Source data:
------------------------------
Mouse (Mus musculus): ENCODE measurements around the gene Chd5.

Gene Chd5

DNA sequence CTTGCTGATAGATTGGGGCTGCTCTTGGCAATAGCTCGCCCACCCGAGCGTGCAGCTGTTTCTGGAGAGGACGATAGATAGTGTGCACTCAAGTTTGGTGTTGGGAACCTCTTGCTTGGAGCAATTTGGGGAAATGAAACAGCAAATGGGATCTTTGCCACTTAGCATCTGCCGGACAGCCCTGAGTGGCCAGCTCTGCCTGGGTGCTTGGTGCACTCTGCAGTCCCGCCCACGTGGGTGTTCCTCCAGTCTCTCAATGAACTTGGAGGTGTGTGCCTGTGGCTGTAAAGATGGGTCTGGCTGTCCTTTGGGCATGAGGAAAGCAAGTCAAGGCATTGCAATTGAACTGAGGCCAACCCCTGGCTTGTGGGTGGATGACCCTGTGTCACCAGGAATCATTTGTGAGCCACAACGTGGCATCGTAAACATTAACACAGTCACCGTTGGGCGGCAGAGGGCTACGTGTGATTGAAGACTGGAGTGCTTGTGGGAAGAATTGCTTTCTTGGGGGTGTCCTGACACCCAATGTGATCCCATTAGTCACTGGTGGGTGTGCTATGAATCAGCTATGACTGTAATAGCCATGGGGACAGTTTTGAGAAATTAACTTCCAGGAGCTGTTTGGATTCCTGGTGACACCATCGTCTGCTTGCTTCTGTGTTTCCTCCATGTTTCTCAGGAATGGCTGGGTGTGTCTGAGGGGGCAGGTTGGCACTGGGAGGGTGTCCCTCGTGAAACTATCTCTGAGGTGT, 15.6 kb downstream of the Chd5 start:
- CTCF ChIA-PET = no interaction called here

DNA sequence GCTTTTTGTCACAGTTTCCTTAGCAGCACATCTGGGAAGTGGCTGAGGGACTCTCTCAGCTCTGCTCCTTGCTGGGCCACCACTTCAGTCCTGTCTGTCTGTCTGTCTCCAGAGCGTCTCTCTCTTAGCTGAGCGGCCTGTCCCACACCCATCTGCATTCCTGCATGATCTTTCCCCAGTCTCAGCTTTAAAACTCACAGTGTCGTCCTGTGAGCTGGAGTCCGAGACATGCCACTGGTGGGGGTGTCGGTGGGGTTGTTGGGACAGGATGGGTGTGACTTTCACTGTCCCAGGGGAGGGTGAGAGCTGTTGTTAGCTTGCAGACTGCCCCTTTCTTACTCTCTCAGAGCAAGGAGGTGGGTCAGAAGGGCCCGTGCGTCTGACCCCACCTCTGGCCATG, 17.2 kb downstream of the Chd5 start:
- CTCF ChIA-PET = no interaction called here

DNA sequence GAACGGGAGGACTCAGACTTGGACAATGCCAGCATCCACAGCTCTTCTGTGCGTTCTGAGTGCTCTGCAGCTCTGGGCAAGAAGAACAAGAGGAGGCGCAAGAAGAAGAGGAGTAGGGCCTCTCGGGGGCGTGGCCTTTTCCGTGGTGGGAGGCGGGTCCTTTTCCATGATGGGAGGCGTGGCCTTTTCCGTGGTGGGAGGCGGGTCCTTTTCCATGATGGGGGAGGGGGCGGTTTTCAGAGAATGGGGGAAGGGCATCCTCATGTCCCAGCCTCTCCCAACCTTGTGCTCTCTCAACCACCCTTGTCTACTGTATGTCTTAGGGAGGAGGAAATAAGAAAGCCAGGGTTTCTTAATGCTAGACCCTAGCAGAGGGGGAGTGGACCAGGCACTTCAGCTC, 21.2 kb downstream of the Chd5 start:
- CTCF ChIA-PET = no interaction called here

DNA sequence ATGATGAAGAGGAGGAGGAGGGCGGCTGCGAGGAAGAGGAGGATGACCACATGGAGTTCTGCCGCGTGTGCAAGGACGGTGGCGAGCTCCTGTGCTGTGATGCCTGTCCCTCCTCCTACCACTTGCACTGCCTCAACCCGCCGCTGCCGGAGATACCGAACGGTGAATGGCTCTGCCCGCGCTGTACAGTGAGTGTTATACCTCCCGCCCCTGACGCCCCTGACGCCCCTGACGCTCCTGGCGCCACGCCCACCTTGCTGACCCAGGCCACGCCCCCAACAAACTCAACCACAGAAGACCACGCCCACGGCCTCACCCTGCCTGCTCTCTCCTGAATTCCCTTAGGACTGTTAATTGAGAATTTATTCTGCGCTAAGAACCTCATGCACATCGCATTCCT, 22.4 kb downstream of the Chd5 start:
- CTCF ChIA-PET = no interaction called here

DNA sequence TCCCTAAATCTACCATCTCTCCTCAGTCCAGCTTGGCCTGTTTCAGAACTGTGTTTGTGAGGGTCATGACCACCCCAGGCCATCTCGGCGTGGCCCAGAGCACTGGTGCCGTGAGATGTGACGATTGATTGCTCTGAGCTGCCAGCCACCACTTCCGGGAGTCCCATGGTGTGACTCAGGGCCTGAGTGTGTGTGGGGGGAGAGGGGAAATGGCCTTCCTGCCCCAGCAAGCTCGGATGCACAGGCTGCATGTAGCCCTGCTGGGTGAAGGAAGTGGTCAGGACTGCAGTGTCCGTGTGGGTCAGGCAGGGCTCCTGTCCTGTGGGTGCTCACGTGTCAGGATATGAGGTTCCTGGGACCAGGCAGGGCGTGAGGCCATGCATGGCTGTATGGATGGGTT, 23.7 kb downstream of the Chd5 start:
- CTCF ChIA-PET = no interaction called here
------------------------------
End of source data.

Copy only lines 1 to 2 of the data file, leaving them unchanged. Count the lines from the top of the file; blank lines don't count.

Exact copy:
Mouse (Mus musculus): ENCODE measurements around the gene Chd5.

Gene Chd5